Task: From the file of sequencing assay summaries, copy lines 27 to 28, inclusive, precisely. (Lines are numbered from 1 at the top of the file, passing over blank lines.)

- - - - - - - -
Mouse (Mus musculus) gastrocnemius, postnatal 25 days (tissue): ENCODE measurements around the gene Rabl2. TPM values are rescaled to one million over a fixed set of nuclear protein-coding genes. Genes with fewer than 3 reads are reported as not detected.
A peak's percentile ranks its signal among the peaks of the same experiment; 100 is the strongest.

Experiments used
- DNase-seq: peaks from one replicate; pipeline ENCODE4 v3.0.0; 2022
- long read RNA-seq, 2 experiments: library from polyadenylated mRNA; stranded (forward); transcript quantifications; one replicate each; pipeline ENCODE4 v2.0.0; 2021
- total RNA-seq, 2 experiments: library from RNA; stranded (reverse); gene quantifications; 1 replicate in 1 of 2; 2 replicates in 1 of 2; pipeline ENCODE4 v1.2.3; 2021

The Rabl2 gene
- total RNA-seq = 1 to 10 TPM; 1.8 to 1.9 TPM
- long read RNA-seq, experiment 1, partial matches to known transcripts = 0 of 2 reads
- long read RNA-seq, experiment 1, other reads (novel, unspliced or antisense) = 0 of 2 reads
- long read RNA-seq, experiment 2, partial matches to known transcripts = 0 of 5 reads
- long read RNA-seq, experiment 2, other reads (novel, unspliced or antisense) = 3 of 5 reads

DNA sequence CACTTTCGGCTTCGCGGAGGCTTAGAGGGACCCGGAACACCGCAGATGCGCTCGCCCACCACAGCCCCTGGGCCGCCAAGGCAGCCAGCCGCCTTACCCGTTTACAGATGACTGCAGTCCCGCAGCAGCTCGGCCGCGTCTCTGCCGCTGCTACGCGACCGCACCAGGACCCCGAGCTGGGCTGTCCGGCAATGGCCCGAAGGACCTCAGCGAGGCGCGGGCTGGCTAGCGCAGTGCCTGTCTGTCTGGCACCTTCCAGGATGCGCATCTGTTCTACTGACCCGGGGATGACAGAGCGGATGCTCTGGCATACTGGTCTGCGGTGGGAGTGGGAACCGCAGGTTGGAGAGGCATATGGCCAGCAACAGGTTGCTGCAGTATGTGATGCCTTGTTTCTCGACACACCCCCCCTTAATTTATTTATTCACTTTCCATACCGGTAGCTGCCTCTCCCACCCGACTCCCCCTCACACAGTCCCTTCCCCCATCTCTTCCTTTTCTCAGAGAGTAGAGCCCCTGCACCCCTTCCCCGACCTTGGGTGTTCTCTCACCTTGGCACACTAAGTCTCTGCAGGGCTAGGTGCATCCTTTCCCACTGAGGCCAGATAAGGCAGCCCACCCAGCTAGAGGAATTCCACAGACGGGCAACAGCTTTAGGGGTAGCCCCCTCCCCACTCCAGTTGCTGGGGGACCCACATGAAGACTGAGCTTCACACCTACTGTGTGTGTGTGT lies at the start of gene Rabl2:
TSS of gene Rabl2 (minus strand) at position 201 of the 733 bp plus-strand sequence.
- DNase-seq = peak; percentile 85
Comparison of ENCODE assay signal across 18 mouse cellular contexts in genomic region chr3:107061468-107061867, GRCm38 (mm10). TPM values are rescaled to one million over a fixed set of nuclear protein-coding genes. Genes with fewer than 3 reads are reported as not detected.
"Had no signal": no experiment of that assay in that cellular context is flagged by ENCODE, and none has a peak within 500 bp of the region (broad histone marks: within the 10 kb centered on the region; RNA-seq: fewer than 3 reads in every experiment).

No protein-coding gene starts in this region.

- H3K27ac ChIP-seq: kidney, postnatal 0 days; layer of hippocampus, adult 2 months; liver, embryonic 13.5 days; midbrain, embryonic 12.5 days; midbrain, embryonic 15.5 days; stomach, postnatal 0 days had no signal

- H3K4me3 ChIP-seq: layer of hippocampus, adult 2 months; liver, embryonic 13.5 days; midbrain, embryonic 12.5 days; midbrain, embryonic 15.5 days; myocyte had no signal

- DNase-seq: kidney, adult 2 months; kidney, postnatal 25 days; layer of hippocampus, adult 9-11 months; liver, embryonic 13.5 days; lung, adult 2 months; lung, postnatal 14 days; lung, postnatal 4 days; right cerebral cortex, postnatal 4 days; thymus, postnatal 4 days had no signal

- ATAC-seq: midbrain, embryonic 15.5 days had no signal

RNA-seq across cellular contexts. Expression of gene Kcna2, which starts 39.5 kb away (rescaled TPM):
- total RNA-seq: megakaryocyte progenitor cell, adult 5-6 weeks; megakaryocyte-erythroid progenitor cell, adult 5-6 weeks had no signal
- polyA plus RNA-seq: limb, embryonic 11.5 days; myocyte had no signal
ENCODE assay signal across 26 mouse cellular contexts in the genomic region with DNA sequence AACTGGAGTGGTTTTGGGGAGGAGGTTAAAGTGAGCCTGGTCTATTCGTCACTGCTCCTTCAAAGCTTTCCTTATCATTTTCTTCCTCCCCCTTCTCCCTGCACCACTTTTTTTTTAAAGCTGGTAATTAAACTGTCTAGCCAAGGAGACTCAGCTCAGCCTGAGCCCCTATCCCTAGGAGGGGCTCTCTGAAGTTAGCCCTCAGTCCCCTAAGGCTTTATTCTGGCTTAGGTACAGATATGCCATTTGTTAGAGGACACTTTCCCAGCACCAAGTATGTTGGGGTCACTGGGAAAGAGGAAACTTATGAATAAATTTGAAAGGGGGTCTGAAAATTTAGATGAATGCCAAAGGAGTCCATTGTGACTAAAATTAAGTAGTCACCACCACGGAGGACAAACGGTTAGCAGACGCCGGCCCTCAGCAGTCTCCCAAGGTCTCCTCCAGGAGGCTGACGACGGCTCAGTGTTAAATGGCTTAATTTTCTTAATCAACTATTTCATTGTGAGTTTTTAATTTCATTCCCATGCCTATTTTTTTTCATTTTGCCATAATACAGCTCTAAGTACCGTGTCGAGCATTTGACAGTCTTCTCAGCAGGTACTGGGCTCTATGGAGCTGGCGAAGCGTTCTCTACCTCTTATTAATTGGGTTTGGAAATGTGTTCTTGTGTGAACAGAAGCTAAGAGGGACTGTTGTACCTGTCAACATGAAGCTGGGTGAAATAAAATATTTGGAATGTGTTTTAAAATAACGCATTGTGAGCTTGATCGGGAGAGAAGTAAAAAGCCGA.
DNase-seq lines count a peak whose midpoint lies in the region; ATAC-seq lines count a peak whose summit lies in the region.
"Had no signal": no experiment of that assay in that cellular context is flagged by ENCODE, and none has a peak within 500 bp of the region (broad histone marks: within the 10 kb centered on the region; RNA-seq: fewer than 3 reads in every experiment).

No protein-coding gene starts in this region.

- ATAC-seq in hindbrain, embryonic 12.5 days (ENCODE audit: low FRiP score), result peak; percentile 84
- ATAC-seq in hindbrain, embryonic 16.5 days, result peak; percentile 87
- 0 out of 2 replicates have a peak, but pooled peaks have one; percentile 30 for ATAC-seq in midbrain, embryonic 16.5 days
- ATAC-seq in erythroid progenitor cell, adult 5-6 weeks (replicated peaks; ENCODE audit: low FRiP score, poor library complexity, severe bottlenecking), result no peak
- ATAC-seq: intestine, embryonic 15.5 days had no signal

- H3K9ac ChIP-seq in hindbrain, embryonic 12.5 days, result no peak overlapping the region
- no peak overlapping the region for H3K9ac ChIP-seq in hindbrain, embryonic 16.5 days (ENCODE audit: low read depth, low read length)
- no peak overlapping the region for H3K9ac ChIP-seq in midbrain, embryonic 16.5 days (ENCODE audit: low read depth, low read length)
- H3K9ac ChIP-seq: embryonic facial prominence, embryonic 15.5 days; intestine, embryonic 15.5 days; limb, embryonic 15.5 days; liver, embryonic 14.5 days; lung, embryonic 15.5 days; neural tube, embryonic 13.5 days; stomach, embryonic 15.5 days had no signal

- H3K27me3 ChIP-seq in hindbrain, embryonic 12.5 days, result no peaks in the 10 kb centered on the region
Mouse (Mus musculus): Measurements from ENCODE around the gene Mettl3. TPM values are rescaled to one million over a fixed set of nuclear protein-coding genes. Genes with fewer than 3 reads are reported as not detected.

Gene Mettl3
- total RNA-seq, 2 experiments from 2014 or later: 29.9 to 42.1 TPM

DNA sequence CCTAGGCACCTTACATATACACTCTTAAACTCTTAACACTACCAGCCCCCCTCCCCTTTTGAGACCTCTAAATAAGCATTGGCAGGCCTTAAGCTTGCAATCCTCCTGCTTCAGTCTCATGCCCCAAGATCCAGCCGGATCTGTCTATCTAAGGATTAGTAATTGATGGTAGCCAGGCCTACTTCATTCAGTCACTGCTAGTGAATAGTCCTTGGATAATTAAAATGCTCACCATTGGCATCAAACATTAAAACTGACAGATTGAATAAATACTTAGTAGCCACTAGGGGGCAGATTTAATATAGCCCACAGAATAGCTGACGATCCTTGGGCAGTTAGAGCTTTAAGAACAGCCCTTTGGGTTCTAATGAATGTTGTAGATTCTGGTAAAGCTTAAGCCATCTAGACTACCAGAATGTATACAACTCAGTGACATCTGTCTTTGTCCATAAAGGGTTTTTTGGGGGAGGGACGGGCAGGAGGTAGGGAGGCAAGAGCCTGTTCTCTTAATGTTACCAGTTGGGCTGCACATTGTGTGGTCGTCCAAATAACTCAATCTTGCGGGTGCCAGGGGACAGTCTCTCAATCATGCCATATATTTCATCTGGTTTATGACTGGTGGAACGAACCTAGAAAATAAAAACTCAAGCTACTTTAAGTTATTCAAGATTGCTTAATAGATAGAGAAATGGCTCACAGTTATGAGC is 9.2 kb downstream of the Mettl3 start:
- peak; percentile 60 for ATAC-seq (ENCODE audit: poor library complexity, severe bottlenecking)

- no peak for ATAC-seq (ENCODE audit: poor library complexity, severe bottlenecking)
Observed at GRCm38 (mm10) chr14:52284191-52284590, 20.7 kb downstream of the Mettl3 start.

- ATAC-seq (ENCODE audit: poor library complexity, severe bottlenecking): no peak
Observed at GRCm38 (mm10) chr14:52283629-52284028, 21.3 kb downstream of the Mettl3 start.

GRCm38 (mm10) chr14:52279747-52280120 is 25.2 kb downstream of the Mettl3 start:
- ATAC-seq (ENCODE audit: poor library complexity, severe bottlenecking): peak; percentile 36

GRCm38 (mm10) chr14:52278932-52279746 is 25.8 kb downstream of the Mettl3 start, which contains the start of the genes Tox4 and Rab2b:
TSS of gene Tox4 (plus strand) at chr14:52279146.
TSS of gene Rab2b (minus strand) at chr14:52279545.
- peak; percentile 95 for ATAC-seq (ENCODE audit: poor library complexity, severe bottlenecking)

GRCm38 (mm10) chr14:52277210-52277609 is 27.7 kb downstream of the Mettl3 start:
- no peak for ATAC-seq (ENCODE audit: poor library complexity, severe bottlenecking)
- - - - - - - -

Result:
DNase-seq lines count a peak whose midpoint lies in the region; ATAC-seq lines count a peak whose summit lies in the region.
"Had no signal": no experiment of that assay in that cellular context is flagged by ENCODE, and none has a peak within 500 bp of the region (broad histone marks: within the 10 kb centered on the region; RNA-seq: fewer than 3 reads in every experiment).